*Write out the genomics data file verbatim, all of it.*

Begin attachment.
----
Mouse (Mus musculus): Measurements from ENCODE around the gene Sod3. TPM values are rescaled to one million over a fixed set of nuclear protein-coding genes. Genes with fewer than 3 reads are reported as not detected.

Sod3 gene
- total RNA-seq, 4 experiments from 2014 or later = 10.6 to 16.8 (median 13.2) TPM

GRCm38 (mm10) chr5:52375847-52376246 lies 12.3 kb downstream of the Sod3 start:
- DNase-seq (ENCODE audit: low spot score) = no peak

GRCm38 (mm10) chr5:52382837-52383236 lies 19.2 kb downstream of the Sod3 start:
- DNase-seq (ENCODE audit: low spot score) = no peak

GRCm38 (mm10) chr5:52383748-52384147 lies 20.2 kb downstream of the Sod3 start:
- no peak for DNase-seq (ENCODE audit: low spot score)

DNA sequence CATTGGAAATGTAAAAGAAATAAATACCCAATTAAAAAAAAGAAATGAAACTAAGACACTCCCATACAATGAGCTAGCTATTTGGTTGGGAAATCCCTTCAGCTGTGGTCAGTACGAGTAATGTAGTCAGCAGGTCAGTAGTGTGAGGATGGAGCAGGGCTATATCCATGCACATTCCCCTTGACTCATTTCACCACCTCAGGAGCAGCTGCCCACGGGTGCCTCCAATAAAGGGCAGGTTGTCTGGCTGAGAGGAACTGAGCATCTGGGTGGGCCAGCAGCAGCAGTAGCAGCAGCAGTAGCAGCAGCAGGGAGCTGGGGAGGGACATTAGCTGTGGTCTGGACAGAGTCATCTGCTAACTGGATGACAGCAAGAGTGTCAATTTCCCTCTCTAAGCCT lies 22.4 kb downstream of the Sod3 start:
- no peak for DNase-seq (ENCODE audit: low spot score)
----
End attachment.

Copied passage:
Mouse (Mus musculus): Measurements from ENCODE around the gene Sod3. TPM values are rescaled to one million over a fixed set of nuclear protein-coding genes. Genes with fewer than 3 reads are reported as not detected.

Sod3 gene
- total RNA-seq, 4 experiments from 2014 or later = 10.6 to 16.8 (median 13.2) TPM

GRCm38 (mm10) chr5:52375847-52376246 lies 12.3 kb downstream of the Sod3 start:
- DNase-seq (ENCODE audit: low spot score) = no peak

GRCm38 (mm10) chr5:52382837-52383236 lies 19.2 kb downstream of the Sod3 start:
- DNase-seq (ENCODE audit: low spot score) = no peak

GRCm38 (mm10) chr5:52383748-52384147 lies 20.2 kb downstream of the Sod3 start:
- no peak for DNase-seq (ENCODE audit: low spot score)

DNA sequence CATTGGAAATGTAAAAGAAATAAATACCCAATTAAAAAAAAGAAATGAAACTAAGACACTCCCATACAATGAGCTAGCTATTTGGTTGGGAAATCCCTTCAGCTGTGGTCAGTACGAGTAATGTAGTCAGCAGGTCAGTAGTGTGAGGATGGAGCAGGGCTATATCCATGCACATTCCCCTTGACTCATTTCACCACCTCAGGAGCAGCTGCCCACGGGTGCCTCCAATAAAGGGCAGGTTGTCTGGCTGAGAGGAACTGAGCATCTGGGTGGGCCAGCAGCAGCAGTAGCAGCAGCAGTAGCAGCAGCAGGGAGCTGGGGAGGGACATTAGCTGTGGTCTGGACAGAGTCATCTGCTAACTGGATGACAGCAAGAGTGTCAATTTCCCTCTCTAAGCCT lies 22.4 kb downstream of the Sod3 start:
- no peak for DNase-seq (ENCODE audit: low spot score)